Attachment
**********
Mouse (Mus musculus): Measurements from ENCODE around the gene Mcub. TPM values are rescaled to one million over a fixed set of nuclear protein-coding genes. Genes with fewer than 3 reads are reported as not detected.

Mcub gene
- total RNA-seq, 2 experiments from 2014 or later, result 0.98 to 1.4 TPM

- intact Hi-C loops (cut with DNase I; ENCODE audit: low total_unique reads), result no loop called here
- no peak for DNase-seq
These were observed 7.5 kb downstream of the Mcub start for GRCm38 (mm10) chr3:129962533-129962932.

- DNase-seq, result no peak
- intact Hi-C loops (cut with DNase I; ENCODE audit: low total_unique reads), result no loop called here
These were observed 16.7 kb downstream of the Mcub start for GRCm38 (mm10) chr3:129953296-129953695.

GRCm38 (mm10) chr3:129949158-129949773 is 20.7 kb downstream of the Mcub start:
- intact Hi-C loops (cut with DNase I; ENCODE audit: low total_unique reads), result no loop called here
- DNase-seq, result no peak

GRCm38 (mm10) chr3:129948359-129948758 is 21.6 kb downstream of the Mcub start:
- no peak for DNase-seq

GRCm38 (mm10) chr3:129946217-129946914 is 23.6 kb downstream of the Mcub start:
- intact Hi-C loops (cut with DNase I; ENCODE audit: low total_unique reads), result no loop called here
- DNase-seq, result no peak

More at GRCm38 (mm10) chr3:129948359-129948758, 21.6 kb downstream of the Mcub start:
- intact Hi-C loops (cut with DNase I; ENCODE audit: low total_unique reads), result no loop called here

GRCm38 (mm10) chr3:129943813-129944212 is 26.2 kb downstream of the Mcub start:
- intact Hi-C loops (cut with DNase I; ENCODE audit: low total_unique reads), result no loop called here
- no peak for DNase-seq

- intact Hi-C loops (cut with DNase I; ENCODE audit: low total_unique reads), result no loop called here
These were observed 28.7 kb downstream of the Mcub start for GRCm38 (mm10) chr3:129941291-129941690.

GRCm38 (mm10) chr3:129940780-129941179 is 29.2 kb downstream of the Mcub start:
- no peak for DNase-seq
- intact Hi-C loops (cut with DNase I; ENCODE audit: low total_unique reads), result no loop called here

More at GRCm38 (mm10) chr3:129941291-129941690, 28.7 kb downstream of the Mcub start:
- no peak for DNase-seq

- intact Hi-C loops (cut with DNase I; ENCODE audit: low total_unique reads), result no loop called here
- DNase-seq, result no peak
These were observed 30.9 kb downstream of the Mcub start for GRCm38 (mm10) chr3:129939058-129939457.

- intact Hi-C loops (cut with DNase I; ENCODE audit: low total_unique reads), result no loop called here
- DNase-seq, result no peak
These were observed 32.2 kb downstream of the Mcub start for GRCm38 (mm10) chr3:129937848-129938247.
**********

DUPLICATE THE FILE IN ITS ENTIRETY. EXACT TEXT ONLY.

Mouse (Mus musculus): Measurements from ENCODE around the gene Mcub. TPM values are rescaled to one million over a fixed set of nuclear protein-coding genes. Genes with fewer than 3 reads are reported as not detected.

Mcub gene
- total RNA-seq, 2 experiments from 2014 or later, result 0.98 to 1.4 TPM

- intact Hi-C loops (cut with DNase I; ENCODE audit: low total_unique reads), result no loop called here
- no peak for DNase-seq
These were observed 7.5 kb downstream of the Mcub start for GRCm38 (mm10) chr3:129962533-129962932.

- DNase-seq, result no peak
- intact Hi-C loops (cut with DNase I; ENCODE audit: low total_unique reads), result no loop called here
These were observed 16.7 kb downstream of the Mcub start for GRCm38 (mm10) chr3:129953296-129953695.

GRCm38 (mm10) chr3:129949158-129949773 is 20.7 kb downstream of the Mcub start:
- intact Hi-C loops (cut with DNase I; ENCODE audit: low total_unique reads), result no loop called here
- DNase-seq, result no peak

GRCm38 (mm10) chr3:129948359-129948758 is 21.6 kb downstream of the Mcub start:
- no peak for DNase-seq

GRCm38 (mm10) chr3:129946217-129946914 is 23.6 kb downstream of the Mcub start:
- intact Hi-C loops (cut with DNase I; ENCODE audit: low total_unique reads), result no loop called here
- DNase-seq, result no peak

More at GRCm38 (mm10) chr3:129948359-129948758, 21.6 kb downstream of the Mcub start:
- intact Hi-C loops (cut with DNase I; ENCODE audit: low total_unique reads), result no loop called here

GRCm38 (mm10) chr3:129943813-129944212 is 26.2 kb downstream of the Mcub start:
- intact Hi-C loops (cut with DNase I; ENCODE audit: low total_unique reads), result no loop called here
- no peak for DNase-seq

- intact Hi-C loops (cut with DNase I; ENCODE audit: low total_unique reads), result no loop called here
These were observed 28.7 kb downstream of the Mcub start for GRCm38 (mm10) chr3:129941291-129941690.

GRCm38 (mm10) chr3:129940780-129941179 is 29.2 kb downstream of the Mcub start:
- no peak for DNase-seq
- intact Hi-C loops (cut with DNase I; ENCODE audit: low total_unique reads), result no loop called here

More at GRCm38 (mm10) chr3:129941291-129941690, 28.7 kb downstream of the Mcub start:
- no peak for DNase-seq

- intact Hi-C loops (cut with DNase I; ENCODE audit: low total_unique reads), result no loop called here
- DNase-seq, result no peak
These were observed 30.9 kb downstream of the Mcub start for GRCm38 (mm10) chr3:129939058-129939457.

- intact Hi-C loops (cut with DNase I; ENCODE audit: low total_unique reads), result no loop called here
- DNase-seq, result no peak
These were observed 32.2 kb downstream of the Mcub start for GRCm38 (mm10) chr3:129937848-129938247.